Wonder Woman #7. NO SALES. A total of 17 sales.
Ms. Marvel #1. The average of the last three sales was $224.65. The trend from the last date checked to current is +53%.
Iron Man #219. The average of the last three sales was $56.58. The book was trending at +43.3%.
The trend for Ms. Marvel looks great from the last date checked to 7/16/21. The problem is that the last three sales were all trending downwards. DC Super-Stars saw a nice increase in value since last checked. The Ghost came from nowhere to have some value, but is nearing three years with a total of 13 sales in this condition for less than the price you get around the release of the movie. The total lack of Wonder Woman #7 sales when there should be more interest is troubling. This book was on the hot list for several weeks and yet now there is very little interest in the book in the 9.2 grade.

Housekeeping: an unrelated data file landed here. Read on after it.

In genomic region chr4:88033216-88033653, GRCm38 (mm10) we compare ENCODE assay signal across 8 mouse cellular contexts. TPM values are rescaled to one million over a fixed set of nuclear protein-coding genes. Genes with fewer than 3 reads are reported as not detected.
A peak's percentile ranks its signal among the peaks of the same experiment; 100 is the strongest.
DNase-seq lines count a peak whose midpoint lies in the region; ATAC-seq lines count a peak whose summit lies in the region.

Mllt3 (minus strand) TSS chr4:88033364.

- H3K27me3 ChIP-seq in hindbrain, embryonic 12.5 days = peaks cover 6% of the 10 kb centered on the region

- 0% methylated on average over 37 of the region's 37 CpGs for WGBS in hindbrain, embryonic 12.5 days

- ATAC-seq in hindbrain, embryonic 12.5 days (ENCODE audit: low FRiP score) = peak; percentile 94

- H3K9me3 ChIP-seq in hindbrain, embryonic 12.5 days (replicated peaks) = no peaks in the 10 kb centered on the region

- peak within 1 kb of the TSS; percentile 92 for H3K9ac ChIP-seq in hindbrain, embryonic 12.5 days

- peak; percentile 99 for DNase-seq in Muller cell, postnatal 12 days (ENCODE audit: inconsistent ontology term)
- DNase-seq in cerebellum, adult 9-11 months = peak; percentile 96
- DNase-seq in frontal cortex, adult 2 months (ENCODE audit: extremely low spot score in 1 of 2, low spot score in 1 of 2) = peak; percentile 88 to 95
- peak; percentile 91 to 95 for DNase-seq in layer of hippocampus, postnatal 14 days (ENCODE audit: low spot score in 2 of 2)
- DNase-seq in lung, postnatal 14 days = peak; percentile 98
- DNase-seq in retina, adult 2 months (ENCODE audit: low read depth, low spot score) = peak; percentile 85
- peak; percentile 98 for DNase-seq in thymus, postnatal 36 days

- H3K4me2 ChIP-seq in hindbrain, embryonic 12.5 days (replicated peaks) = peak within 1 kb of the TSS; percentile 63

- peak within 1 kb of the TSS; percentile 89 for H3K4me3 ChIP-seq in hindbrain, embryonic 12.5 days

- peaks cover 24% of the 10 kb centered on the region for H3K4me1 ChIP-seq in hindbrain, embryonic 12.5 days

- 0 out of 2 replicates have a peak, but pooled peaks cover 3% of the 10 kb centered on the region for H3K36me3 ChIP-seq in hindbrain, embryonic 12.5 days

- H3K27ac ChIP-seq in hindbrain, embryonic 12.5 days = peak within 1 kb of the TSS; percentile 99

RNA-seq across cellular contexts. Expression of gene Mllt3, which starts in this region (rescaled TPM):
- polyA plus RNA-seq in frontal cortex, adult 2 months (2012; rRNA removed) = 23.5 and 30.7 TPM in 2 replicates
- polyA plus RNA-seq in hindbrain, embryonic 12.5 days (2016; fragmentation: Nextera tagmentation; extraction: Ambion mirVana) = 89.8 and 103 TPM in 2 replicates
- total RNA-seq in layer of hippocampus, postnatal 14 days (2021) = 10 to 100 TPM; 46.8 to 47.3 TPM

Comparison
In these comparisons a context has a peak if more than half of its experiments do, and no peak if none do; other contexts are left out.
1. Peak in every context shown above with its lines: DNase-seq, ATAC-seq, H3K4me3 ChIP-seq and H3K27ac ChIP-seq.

Movie news is one of the biggest drivers in comic book sales. Numerous articles are published about how to profit from these movies. The problem is that this may be a classic example of FOMO. The news drives the hype and sales volumes. These books do rise in value, but not to the degree of the hype. These books may be good investments but there may be even better investments out there that you are ignoring.
Another area that I am now concerned about is other “key issues” for these characters. The books evaluated were all first appearances of the characters involved in the films. There are no bigger key issues for these characters. If these books are seeing good returns, how solid an investment are books that are ancillary to these first appearances? Numerous investors purchase these books, but could the time frame profit windows be even smaller with these less-key books? I believe this has to be studied further, but my belief is unless these books can be found for a very small investment one might be wise to avoid these books. The Carol Danvers versus Ms. Marvel first appearance books may be indicative of this hypothesis.